It hasn't been a good summer for fans of worryingly substituted with an ankle injury during Spurs' pre-season friendly win against Juventus.
While Mauricio Pochettino says the club do not yet know the full extent of Trippier's injury, there are growing concerns he will miss the start of the season. As a result, it's perfectly reasonable to imagine that Daniel Levy has ramped up the search for a replacement to Walker's replacement.
The market currently has a variety of intriguing right-backs, so here are five Spurs should target.
The one-time Barcelona transfer target has been heavily linked with a move to Spurs this summer and, while Pochettino may try to make the Portugal international his first signing in this window, they are likely to face stiff competition from Juventus, who are actively pursuing a replacement for Dani Alves.
The 23-year-old is an enterprising, marauding presence on the right wing and is comfortable operating either as a full-back or further forward. His natural predilection to drive forward with or without the ball draws an obvious comparison to Alves as well as Walker and Trippier.
Cancelo, who played under Gary Neville at Valencia, possesses tremendous energy and pace which, combined with dribbling, makes him a menacing proposition for opponents.
Crucially, though, his crossing is impressive and he often takes Valencia's corners. He notched four assists for los Che last season and would be a productive outlet for Spurs, whose attacks are often built on the wings, evident last season through the turbo-charged performances of Walker and Danny Rose.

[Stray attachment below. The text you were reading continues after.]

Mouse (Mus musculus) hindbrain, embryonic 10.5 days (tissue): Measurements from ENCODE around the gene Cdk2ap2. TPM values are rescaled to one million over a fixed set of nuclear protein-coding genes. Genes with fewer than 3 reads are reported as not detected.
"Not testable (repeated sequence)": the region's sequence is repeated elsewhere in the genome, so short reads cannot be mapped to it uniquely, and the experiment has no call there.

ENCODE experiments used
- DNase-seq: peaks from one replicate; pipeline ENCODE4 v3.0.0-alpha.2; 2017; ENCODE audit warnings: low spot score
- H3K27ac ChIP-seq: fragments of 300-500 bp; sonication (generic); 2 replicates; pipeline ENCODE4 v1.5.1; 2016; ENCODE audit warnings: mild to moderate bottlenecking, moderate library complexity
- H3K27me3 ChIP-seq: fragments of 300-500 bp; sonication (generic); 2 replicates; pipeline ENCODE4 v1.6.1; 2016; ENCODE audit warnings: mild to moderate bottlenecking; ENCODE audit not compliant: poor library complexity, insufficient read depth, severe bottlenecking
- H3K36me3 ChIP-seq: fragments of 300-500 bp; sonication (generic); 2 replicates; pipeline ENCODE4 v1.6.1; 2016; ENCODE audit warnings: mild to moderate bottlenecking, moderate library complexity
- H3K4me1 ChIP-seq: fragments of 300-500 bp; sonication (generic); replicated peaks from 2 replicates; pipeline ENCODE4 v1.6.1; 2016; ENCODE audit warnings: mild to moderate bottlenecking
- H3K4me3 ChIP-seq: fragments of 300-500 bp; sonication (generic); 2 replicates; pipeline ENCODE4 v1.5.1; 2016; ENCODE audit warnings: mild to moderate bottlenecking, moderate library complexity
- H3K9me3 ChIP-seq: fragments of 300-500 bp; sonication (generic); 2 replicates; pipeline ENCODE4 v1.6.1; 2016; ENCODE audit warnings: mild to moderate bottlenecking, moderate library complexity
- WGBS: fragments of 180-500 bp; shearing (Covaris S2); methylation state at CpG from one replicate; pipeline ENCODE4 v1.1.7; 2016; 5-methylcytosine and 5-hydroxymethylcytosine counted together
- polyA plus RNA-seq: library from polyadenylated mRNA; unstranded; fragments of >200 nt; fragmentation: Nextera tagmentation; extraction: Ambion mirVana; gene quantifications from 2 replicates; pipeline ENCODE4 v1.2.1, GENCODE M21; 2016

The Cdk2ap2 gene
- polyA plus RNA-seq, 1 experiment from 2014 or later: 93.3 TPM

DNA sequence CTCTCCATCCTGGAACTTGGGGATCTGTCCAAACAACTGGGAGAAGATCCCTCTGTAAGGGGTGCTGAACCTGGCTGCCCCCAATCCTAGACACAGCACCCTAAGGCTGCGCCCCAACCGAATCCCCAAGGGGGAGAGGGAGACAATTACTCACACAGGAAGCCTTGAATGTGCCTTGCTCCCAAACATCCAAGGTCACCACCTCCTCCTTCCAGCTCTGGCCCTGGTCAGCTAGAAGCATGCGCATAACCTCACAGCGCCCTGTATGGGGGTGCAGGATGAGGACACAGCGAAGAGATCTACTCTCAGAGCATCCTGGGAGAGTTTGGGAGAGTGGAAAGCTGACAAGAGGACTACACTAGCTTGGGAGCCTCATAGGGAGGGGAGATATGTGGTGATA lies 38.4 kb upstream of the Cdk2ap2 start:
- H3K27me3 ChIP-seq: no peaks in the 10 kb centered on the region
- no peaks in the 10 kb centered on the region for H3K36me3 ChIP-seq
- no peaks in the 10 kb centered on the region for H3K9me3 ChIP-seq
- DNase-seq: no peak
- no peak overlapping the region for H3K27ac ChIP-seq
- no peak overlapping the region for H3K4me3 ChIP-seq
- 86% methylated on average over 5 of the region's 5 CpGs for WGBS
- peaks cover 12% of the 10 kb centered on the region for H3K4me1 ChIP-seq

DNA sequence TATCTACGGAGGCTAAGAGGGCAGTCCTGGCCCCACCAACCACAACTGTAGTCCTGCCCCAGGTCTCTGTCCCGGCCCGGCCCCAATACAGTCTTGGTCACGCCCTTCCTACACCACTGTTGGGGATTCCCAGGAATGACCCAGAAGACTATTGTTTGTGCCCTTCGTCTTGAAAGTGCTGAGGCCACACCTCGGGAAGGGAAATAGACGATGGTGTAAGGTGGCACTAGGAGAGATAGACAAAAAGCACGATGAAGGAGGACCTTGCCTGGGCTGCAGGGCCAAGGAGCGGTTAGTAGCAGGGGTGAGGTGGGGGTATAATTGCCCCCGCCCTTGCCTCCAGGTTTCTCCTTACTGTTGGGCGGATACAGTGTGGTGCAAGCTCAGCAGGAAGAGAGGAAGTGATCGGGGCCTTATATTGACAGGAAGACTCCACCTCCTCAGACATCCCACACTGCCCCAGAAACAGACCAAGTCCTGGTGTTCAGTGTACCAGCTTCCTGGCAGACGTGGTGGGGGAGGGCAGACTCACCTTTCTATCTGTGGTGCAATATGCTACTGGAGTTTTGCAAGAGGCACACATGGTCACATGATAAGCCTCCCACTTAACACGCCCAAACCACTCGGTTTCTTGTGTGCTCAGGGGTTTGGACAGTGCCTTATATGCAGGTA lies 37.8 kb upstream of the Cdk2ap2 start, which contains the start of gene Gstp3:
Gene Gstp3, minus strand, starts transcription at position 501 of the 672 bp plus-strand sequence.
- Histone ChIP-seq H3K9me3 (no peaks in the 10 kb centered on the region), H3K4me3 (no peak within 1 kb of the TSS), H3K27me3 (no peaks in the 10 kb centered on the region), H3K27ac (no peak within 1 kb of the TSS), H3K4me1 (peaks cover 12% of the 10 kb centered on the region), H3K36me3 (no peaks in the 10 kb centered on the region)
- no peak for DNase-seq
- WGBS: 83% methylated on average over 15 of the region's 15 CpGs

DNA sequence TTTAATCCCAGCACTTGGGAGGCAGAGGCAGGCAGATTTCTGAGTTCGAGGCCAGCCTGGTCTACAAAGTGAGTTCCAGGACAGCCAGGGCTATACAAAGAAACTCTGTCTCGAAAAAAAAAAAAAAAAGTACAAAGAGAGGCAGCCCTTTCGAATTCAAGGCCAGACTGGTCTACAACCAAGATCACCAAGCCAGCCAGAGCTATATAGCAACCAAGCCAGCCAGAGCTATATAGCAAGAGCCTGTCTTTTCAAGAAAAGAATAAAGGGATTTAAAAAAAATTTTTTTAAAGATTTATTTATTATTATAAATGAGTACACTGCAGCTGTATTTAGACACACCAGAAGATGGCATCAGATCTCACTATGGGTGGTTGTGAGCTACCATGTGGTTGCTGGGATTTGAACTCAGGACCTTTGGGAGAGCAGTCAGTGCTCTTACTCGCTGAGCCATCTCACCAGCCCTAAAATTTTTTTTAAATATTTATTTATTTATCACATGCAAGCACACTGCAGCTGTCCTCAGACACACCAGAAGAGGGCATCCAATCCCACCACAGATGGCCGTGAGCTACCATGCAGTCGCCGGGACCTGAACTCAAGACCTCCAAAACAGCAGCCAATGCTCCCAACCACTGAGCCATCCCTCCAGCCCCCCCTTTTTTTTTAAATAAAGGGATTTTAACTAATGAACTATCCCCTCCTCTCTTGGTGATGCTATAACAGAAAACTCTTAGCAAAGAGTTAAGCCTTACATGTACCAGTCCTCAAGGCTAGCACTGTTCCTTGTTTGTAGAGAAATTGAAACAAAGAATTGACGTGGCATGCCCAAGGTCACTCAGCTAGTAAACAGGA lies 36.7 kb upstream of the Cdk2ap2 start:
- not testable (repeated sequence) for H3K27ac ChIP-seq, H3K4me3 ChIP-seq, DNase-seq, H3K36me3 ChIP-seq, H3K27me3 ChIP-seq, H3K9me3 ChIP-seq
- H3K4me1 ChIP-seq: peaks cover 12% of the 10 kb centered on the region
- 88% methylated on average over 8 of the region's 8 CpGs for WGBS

With Cancelo, there would be no radical departure from the norm for the temporarily Wembley-based club, and with a first-rate striker in Harry Kane eagerly anticipating any crosses into the box, a deal in the region of £25million could prove to be very fruitful indeed.
The controversial Ivorian has been linked with a move to Manchester United and Chelsea recently, with both clubs reportedly awaiting the verdict of his appeal to quash a conviction for assaulting a police officer last year. As it stands, Aurier cannot enter the UK.
However, with Spurs in need of reinforcements in that position, Pochettino may be swayed into throwing Spurs' name into the hat and pipping two major rivals to the services of the Paris Saint-Germain man.
In Aurier, Spurs would be getting an athletic, robust presence on the flank; a player of sheer force and pace who can be a wonderful asset on the counter-attack. He also filled in at centre-back and on the left last term.
Aurier's rampaging runs are an attractive feature to Spurs and an attribute Pochettino would know how to hone. At 24, he has experience but there is still scope for improvement.
His past transgressions – he once used a homophobic slur to describe former PSG boss Laurent Blanc – seem to be an issue. But Spurs will hope that, if he gets handed a clean slate, a heightened sense of maturity will soon follow.
The Southampton full-back, whose impressive form for the Saints has seen him linked with a lucrative move to Barcelona, is also apparently on Tottenham's radar.
The 25-year-old Portuguese joined Southampton in 2015 and has steadily established himself as one of the league's more reliable and consistent right-backs, proving to be a more than worthy successor to Nathaniel Clyne at St Mary's.